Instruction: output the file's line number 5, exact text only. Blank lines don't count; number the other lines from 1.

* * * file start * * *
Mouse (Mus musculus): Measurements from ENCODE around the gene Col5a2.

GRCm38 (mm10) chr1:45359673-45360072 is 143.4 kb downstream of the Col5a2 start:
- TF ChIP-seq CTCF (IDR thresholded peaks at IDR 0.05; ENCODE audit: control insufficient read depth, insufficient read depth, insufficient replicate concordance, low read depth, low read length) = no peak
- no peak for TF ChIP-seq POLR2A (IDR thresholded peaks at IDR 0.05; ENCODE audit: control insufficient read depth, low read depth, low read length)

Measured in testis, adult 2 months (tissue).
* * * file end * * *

Measured in testis, adult 2 months (tissue).